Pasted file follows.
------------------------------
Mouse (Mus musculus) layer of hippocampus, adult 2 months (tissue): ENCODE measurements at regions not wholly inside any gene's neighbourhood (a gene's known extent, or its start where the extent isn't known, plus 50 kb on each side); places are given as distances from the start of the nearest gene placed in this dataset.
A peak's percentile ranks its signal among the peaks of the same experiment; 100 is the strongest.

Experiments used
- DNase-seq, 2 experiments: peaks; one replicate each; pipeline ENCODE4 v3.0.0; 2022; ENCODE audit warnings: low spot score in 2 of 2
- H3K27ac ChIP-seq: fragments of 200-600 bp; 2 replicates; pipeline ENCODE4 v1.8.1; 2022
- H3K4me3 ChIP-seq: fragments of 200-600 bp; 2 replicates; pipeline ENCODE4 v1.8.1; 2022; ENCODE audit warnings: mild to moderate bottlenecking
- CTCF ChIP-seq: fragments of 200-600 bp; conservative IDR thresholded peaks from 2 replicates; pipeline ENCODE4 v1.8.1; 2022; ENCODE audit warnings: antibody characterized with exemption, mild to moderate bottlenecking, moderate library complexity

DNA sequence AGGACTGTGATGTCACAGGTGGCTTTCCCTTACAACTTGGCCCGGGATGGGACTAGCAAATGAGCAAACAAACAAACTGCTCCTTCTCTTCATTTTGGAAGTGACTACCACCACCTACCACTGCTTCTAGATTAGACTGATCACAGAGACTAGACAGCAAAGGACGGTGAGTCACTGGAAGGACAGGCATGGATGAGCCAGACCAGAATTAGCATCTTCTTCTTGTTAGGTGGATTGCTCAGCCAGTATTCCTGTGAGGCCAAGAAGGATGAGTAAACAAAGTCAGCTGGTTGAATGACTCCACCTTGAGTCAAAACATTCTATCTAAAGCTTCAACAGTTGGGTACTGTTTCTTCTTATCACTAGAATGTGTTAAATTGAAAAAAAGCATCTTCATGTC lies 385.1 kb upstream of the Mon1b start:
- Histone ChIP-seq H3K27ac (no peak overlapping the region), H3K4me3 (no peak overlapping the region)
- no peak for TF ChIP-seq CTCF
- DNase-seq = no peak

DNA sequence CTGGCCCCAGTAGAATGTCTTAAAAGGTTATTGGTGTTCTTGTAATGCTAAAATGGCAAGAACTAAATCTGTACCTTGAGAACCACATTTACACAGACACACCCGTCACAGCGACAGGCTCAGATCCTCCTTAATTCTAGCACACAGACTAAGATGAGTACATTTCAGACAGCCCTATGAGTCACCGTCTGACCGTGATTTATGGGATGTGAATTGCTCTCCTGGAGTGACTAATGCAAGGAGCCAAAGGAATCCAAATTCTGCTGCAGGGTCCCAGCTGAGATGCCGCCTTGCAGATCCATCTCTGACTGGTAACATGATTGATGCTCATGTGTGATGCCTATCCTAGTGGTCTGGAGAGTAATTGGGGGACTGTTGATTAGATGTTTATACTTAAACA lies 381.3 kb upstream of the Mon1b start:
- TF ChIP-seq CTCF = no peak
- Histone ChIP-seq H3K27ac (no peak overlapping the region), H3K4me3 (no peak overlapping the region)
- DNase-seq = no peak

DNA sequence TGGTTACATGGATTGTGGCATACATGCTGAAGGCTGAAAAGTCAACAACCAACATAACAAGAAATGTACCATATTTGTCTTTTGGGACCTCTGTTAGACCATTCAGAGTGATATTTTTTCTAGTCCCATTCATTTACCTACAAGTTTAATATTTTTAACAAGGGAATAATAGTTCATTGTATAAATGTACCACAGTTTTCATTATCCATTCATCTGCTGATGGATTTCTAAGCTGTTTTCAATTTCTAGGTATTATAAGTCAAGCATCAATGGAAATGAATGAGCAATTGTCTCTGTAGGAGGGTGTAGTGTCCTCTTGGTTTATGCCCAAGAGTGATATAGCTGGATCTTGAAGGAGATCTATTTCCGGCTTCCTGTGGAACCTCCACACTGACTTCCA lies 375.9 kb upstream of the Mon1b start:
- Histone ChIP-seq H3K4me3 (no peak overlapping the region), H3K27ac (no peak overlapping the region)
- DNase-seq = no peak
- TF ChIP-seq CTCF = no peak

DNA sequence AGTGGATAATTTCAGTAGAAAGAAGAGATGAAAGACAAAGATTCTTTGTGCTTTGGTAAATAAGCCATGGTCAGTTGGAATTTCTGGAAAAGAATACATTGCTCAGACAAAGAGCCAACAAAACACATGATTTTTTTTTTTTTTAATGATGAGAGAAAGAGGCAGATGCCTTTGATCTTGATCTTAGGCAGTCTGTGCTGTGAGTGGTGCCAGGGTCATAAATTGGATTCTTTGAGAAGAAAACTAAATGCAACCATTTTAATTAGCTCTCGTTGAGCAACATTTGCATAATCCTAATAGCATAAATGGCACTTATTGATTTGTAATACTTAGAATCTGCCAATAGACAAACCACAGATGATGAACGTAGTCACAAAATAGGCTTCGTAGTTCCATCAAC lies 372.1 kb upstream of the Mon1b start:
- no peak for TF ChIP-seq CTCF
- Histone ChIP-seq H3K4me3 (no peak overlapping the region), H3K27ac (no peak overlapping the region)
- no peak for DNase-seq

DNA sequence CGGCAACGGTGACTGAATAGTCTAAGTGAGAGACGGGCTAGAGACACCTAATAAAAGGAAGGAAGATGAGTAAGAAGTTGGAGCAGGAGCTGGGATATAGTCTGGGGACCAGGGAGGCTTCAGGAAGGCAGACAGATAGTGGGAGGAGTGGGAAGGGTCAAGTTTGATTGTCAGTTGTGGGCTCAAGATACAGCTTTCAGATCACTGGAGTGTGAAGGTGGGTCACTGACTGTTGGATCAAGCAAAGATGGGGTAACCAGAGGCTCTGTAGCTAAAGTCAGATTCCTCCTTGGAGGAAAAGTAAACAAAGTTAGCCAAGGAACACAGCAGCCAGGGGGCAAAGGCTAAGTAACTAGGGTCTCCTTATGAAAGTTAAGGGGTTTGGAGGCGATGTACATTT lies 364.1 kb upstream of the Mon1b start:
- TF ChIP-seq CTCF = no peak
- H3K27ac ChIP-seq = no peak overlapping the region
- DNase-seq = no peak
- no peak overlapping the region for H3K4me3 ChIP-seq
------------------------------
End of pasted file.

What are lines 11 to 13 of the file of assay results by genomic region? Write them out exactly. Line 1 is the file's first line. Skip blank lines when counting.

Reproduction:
- DNase-seq = no peak

DNA sequence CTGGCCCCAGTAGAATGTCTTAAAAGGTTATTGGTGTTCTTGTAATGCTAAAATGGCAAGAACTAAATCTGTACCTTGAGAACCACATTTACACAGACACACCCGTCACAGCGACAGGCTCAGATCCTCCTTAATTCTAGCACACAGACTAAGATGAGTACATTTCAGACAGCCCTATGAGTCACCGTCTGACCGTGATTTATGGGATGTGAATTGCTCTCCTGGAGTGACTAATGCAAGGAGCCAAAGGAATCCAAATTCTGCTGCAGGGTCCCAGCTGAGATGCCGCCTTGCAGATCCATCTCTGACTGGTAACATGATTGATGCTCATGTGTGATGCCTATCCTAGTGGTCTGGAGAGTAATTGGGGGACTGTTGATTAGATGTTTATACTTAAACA lies 381.3 kb upstream of the Mon1b start:
- TF ChIP-seq CTCF = no peak